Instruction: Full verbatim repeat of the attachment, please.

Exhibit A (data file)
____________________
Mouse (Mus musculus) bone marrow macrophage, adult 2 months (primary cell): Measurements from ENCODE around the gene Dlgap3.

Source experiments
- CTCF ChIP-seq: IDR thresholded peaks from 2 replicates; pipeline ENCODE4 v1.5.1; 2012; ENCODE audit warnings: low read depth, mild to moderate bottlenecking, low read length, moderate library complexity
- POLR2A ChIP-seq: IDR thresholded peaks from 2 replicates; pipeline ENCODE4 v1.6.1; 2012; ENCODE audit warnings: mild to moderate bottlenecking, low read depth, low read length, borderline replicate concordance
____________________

Mouse (Mus musculus) bone marrow macrophage, adult 2 months (primary cell): Measurements from ENCODE around the gene Dlgap3.

Source experiments
- CTCF ChIP-seq: IDR thresholded peaks from 2 replicates; pipeline ENCODE4 v1.5.1; 2012; ENCODE audit warnings: low read depth, mild to moderate bottlenecking, low read length, moderate library complexity
- POLR2A ChIP-seq: IDR thresholded peaks from 2 replicates; pipeline ENCODE4 v1.6.1; 2012; ENCODE audit warnings: mild to moderate bottlenecking, low read depth, low read length, borderline replicate concordance